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Parliament passes Bills to pave way for GST

The President's consent and approval of the Assemblies are required for clearing legislative hurdles

Archis Mohan & Indivjal Dhasmana  |  New Delhi 

GST

The Rajya Sabha on Thursday cleared four goods and services tax (GST) Bills. Now, the President’s consent and approval of the Assemblies are required for clearing all legislative hurdles, before the unified indirect tax regime is rolled out. 

Before passage of the Bills, Finance Minister sought to allay the Opposition’s apprehension over the requirement of multiple registrations for companies and powers to arrest given to officials under the proposed rules.

Even as states clear their Bills, the Council will take up fitment of items in five slabs of rates and the four pending rules at its meeting on May 18 and 19 in The Bills passed by Parliament, however, do not come into effect in the state because of special Constitutional rights.

The Lok Sabha also passed the Taxation Laws (Amendment) Bill, 2017, to ensure continuance of levy of excise on petroleum products and abolition of cess on some other items following the roll-out, the target date for which is July 1.

Replying to a debate on the Bills, Jaitley said those evading taxes up to Rs 5 crore could be arrested, but the offence would be bailable. For more than Rs 5 crore, the arrest would be unbailable.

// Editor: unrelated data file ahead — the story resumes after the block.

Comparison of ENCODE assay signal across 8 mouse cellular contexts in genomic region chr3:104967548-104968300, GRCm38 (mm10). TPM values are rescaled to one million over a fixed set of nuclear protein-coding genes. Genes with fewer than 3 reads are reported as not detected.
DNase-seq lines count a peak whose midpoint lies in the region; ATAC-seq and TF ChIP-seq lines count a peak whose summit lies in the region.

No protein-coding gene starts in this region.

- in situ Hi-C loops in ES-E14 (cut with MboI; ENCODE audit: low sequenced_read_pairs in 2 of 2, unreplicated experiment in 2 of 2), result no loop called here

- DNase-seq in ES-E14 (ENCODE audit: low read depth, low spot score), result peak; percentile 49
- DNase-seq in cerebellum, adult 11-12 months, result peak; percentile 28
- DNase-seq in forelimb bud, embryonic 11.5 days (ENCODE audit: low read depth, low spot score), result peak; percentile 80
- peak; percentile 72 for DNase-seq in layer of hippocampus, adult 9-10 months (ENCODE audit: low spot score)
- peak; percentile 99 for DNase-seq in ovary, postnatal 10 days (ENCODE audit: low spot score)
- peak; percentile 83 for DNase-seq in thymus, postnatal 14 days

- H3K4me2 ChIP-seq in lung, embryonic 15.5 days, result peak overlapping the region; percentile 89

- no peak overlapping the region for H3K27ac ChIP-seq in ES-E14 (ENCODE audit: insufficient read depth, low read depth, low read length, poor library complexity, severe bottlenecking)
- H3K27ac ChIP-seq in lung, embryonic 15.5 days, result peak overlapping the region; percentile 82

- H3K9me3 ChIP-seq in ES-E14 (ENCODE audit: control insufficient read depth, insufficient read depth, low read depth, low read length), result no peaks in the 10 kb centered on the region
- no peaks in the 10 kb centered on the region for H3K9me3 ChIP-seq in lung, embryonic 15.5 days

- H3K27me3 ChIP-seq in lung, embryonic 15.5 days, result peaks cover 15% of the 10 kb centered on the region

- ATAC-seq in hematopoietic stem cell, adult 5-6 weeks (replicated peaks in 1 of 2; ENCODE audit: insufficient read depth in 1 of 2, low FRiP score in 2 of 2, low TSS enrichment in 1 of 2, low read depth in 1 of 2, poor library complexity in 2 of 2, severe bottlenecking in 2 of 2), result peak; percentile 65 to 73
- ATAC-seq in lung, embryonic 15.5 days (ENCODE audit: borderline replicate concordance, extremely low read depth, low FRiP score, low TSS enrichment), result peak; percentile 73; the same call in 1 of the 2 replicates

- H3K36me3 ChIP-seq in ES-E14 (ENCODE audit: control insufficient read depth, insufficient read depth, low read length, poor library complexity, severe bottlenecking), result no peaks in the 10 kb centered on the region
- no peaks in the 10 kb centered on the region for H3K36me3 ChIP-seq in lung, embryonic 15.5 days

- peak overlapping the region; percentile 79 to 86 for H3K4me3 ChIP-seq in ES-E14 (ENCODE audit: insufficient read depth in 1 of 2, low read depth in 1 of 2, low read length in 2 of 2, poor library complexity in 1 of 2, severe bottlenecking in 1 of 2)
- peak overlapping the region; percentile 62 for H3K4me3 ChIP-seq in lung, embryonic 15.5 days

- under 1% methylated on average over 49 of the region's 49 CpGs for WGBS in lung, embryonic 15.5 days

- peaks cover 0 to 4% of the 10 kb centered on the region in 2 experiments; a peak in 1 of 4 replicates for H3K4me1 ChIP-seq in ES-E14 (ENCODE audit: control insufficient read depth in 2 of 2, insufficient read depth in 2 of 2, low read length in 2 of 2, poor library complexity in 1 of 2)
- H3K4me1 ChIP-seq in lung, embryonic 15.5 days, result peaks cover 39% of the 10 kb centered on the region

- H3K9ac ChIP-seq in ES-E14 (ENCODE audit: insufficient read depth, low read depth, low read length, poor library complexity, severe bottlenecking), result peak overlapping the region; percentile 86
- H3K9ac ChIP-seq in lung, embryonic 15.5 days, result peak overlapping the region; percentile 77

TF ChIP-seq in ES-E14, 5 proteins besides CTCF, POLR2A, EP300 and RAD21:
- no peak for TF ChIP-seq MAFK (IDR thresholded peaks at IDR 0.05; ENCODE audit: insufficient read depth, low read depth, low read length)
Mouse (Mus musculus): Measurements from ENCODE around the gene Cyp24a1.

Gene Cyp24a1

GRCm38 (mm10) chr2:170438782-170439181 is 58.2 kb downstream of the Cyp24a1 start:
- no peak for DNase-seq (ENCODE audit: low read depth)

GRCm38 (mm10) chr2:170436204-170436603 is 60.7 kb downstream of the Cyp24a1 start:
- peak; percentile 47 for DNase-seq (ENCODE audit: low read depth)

Explaining the reasons for this, Jaitley said in the Council, there were different views on the arrest provisions: Some states did not want it; others wanted it for large amounts such as Rs 100 crore. “The Council took a middle path,” he said. Bahujan Samaj Party member Satish Chandra Misra sought clarity on when the non-bailable arrest provision could be compounded under the law. 

Jaitley said compounding was at the time of proceedings; arrests would be prior to that.

Congress’ Anand Sharma said he was concerned about multiple registrations under the proposed regime. He said there should be a centralised registration authority, and also a single assessment audit and advance ruling. 

Jaitley said multiple registrations would not be difficult because it would be electronic. The bigger problem was auditing of the same companies by different states. To mitigate this, there was a provision of joint audit by central and state officials.

Sharma’s party colleague Digvijaya Singh said businesses would have to file 37 tax returns in a year against the current four. Jaitley replied online filing would be convenient. 

Jaitley answered criticism of Network’s (GSTN’s) shareholding pattern by pointing out that the information technology (IT) system would match a billion vouchers every month. The Centre and the states have 24.5 per cent equity each in GSTN, while the rest is with banks and other financial institutions. 

He said increasing the government’s equity marginally was not an issue, but the flexibility of the GSTN was important. In the 14-member board of the GSTN, governments had seven members, three were from banks and financial institutions and four were independent, nominated by the governments. So, in key decisions, the governments’ permission was required. 

Communist Party of India (Marxist)’s Sitaram Yechury wanted to know if an agriculturalist selling “ghee” was required to register under the regime. He also sought clarity on disparity among states.

Jaitley said such items were exempted under the GST, and assured the new tax regime would benefit consuming states.

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